There are numerous business and personal decisions that I would make differently. I think we all feel that way. It’s called 20/20 hindsight. However, rather than dwelling on the past, I think it’s more important to consider past events as learning experiences. Then, when planning the future, we use those lessons to make better decisions.
More specifically, my staff and I agree that since people in the sales profession tend to change jobs over their working lives, we would have placed a more effective plan for keeping in touch with those people during times of transition. It keeps them as clients longer.
6. Your advice for people who want to emulate your success.
If you want to emulate my success, live by the best advice I was ever given. Early in my career, I heard a speaker said, “Find out who the wealthiest person is in your community and invite that person for lunch. Then, listen.”
I did that and was quite surprised when the man agreed to meet with me for lunch. I was extremely nervous. I asked him what his secret to success was. He smiled and said, “I’ll tell you, but before I do, know that if you take my advice, there will be days you’ll regret making the commitment to do so.”
I was so young and naïve that I didn’t even have a piece of paper to write on. I pulled out my pen and wrote his advice on a paper napkin. His words were as follows: “Every day, live by these words: I must do the most productive thing possible at every given moment.”
I did. And I’ll tell you some days it was quite challenging. However, I soon realised that it wasn’t just about work. Yes, I needed to do the most productive things at work. It was also important to do the most productive things with my loved ones. Those words helped me to become more effective and to have greater balance in my life.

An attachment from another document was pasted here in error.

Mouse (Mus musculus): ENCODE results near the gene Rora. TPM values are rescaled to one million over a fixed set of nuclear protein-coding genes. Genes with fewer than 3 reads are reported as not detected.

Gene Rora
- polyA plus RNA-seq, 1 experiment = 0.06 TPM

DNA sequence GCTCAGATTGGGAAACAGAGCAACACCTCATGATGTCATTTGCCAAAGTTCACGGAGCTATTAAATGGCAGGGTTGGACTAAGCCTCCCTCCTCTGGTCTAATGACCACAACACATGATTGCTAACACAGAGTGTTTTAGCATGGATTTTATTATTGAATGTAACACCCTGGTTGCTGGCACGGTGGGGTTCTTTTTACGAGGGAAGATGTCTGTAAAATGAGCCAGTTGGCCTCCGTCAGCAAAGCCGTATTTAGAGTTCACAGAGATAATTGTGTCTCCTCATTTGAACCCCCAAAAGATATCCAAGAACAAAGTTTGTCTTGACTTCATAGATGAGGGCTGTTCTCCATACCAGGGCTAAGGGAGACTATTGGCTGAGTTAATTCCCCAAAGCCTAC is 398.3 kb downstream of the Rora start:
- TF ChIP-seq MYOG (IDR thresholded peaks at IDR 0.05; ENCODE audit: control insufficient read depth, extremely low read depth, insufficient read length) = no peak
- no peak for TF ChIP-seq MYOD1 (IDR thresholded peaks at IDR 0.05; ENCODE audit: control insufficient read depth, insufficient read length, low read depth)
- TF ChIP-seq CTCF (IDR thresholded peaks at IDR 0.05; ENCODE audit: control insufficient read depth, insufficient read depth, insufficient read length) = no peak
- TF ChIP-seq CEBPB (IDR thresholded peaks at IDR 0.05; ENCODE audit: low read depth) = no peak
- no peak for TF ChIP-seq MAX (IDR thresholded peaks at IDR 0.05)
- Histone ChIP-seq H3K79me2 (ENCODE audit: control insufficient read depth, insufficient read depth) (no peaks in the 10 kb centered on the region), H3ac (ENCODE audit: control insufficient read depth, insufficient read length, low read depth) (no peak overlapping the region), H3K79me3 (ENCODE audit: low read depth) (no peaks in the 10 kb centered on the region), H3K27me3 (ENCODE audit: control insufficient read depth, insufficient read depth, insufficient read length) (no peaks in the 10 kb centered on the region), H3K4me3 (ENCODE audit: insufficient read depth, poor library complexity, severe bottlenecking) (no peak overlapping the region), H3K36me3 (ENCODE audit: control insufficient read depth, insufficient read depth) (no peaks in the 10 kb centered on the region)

7. What sort of legacy do you want to leave behind, and why?
I hope to leave as my legacy education that enhances the world’s view of the profession of selling. I want people to understand that selling requires integrity and ethics above all else.
When you choose selling as a career, you are choosing to become a humble servant of others. When selling is done well, everyone enjoys the benefits: clients, companies, sales professionals and their loved ones.
I’ve had sales professionals tell me that after they’ve implemented my training, they’ve changed their future and the future of their children and grandchildren because of what they’ve earned by serving with humility and integrity. I want that to go on forever.
Watch our video interview with Hopkins on The Leaderonomics Show:
Tom Hopkins was in Malaysia at the National Achievers Congress 2016, which happened on May 12–13 at One World Hotel, Petaling Jaya.
Leaderonomics is a strategic partner with Success Resources. Tell us about the legacy you want to live, or leave behind, at firstname.lastname@example.org.
Lay Hsuan was part of the content curation team for Leaderonomics.com, playing the role of a content gatekeeper as well as ensuring the integrity of stories that came in. She was an occasional writer for the team and was previously the caretaker for Leaderonomics social media channels. She is still happiest when you leave comments on the website, or subscribe to Leader’s Digest, or share Leaderonomics content on social media.